SIB# 376 Spinal Sagittal Balance

The Study: Sagittal balance of the spine               

 The Facts:

 a. “The static sagittal balance of the normal spine is a physiological alignment of the spine in the most efficient manner by the muscular forces.”

 b. In the frontal plane, the center of the vertebral column runs through the center of the sacrum.

 c. “The pelvic incidence corresponds to the angle between the perpendicular to the upper S1 level passing through its centre and the line connecting this point to the axis of the femoral heads…”

 d. There is a relationship between the angle of pelvic incidence and the lumbar lordosis.

 e. The 4th and 5th lumbar areas produce about two thirds of the lumbar lordosis which has been previously noted by Jackson.

 f. The authors note that as we age there is loss of elasticity of the disc, atrophy in the lumbar extensors, hypertrophy of the facets and bone remodeling.  These changes lead to changes in the lumbar lordosis.

g. However, in spines with “harmonious” thoracic and lumbar curves, there is “no tendency for any degeneration based on predisposing mechanical factors.”

h. Sagittal balance is affected by both the cervical lordosis and thoracic kyphosis.

 i. “Sagittal balance must be carefully considered before any surgery, limited or not, and especially at the lumbar level and, above all, if the L4-L5-S1 levels (which represent 66% of the lordosis) are included in the fusion.”

 j. The authors note that hyperlordosis in the cervical spine can be a result of contraction of the erector muscles in the cervical area.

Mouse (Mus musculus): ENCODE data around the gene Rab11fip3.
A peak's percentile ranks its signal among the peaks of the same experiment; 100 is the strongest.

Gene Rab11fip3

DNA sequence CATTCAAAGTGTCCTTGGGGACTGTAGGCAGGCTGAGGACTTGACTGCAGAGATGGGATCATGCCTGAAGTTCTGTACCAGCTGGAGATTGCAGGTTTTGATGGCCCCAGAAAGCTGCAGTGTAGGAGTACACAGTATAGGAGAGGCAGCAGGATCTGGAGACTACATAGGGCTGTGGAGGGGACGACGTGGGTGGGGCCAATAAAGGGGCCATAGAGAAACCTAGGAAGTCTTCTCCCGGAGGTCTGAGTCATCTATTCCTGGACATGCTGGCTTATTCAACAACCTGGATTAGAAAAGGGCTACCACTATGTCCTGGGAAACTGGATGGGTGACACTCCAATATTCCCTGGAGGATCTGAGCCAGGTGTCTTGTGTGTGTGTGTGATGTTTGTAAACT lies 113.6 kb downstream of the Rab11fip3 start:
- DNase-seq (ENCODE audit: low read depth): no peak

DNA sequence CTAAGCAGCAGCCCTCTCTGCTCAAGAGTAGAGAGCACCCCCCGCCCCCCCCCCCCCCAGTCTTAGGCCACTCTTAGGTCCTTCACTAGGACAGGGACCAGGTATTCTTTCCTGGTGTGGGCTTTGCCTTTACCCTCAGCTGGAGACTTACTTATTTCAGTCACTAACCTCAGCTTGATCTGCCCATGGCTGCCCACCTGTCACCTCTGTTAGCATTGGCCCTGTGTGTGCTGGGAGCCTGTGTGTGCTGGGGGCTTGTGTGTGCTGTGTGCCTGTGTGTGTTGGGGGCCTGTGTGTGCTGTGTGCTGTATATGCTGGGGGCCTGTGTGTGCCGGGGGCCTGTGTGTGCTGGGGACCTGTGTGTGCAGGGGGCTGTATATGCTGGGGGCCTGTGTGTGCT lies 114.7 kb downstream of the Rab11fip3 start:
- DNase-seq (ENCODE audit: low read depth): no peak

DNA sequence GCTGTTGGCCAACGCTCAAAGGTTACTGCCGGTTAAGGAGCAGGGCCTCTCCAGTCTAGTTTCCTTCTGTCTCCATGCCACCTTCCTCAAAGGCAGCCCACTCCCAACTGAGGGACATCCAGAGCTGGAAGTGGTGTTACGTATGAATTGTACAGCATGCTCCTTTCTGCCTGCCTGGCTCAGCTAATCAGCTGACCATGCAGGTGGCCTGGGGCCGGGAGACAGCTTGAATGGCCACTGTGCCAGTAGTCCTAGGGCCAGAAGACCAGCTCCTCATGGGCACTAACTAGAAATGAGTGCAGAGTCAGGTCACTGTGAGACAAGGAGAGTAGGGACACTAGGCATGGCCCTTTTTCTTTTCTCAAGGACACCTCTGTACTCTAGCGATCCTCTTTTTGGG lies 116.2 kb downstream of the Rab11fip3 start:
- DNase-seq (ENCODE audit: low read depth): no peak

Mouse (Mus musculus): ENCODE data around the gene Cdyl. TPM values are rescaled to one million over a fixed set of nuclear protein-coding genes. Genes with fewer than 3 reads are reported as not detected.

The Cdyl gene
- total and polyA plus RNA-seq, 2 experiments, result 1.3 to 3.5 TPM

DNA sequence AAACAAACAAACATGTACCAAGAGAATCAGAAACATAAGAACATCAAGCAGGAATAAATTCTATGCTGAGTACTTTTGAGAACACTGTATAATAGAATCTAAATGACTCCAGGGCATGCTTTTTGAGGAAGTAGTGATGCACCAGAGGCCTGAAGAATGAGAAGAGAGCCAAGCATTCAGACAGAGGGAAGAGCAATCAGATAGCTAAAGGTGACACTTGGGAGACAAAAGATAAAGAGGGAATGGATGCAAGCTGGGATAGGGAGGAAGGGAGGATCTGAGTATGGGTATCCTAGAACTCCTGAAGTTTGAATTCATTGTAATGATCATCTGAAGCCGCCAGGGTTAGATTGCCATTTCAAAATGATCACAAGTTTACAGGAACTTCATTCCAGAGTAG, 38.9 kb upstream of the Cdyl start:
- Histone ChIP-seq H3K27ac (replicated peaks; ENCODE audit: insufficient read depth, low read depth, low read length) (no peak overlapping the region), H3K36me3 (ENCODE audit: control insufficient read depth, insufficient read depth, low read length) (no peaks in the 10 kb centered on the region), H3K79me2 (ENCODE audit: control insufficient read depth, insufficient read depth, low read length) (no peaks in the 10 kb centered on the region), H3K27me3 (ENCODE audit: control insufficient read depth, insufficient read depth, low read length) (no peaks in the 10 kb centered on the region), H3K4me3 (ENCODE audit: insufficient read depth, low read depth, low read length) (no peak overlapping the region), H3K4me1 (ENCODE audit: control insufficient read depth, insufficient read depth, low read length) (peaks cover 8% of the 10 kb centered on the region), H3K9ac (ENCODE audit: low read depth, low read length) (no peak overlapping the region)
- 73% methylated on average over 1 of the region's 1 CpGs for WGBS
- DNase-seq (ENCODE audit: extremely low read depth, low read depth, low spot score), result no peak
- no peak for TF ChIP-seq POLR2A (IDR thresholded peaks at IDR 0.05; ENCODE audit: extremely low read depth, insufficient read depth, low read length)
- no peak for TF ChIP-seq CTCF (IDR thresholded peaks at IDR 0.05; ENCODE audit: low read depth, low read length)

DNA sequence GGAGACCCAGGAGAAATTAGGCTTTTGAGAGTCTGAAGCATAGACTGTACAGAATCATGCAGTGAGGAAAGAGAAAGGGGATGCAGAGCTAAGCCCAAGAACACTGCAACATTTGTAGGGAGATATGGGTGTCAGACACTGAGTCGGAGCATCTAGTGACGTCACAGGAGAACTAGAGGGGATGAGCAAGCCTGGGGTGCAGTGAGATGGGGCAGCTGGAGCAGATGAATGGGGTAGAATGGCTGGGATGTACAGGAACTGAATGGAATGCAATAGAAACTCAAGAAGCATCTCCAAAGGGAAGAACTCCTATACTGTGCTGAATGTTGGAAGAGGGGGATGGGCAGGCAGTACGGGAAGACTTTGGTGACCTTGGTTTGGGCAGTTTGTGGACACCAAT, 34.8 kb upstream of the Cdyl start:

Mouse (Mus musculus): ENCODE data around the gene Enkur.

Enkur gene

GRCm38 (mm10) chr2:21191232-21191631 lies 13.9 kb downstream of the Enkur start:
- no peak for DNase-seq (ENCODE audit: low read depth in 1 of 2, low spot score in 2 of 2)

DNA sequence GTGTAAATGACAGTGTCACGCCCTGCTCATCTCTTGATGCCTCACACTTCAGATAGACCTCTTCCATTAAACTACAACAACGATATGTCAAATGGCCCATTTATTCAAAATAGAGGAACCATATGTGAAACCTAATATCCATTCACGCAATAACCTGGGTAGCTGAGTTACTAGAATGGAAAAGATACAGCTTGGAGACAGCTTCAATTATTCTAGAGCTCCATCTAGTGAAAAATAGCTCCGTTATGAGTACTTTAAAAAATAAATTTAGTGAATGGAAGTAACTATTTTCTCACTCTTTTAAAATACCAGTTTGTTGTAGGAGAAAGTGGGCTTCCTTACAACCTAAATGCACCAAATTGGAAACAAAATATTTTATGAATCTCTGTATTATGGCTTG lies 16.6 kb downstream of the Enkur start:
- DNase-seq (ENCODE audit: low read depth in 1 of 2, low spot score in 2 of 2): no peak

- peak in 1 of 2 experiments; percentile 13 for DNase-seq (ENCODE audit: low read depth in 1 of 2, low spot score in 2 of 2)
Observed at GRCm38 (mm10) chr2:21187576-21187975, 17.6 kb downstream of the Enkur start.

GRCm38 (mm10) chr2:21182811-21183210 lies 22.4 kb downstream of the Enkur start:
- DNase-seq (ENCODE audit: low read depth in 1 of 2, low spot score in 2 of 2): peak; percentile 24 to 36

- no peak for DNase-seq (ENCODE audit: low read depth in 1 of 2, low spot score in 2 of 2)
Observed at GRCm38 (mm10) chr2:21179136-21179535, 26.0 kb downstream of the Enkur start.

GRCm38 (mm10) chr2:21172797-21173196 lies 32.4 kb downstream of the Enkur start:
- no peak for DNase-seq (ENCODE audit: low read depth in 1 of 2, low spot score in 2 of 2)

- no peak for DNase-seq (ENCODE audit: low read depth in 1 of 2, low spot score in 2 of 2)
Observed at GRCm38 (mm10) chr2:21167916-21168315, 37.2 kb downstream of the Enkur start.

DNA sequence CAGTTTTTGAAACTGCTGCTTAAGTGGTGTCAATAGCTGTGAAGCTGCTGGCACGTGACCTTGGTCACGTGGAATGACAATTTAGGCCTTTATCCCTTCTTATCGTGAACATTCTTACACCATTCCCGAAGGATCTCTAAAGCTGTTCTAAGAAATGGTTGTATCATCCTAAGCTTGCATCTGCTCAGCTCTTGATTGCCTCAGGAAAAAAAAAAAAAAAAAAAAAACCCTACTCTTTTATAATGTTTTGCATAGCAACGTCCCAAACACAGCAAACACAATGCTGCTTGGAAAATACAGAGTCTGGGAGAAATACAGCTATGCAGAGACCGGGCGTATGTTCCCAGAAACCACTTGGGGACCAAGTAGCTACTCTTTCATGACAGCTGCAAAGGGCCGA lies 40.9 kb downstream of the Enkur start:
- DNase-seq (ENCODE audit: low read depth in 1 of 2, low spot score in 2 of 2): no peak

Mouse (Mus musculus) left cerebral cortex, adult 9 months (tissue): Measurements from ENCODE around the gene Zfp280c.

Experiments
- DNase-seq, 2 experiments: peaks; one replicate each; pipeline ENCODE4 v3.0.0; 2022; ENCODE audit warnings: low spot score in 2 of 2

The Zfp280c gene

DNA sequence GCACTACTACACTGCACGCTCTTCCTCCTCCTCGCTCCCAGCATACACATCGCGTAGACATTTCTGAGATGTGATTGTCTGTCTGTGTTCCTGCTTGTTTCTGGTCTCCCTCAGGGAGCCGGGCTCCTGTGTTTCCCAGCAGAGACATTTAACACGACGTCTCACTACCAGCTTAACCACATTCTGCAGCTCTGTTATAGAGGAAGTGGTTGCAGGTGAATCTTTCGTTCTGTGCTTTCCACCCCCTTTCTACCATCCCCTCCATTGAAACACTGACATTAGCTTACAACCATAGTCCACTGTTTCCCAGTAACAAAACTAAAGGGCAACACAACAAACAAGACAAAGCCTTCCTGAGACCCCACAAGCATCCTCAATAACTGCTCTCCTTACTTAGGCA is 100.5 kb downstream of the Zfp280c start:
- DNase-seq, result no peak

k. The authors also offer that a reduction in thoracic kyphosis is most often found in “younger subjects because it results from the contraction of erector muscles, which are still strong and efficient.”

 l. Sagittal alignment is affected by the pelvic incidence as well as changes in the structure of the spine due to muscular actions, degenerative changes in the soft tissues and remodeling of the boney structures.

 Take Home:

In regards to sagittal alignment you must consider pelvic incidence in your evaluation of the spinal structure, along with the effects of muscles, aging and of course gravity.

 Reviewer's Comments: Chiropractic is not the only profession that is interested in the alignment of the spine. Spine surgeons are now leading the research in this important area. This is a very complex article and looks at the question of overall sagittal alignment from a point of view that is largely focused on the pelvis. It also has an illustration that gives a good view of the efficiency conus of Dubousset which is basically the amount people sway when standing erect. In short, people with greater sway expend more effort to stand erect. Once again spinal alignment is important.  Special Thanks to Dr. Keith Rau for bringing this article (as well as a number of other we have used in the past) to my attention.

 Reviewer:  Roger Coleman DC

 Editor’s Comments:  Spine surgeons continue to document the necessity of good sagittal alignment. Their number one tool for evaluating biomechanical alignment is the lateral full spine radiograph. Meanwhile the chiropractic profession continues to eschew the use of radiography and contents itself with manipulating spines for improved intersegmental motion and relief of back pain.

 Editor: Mark R. Payne DC

 Reference: Le Huec JC, Thompson W, Mohsinaly Y, Barrey C, Faundez A. Sagittal balance of the spine. Eur Spine J. 2019 Sep;28(9):1889-1905. doi: 10.1007/s00586-019-06083-1. Epub 2019 Jul 22.



Link to Abstract:

Mark R. Payne DC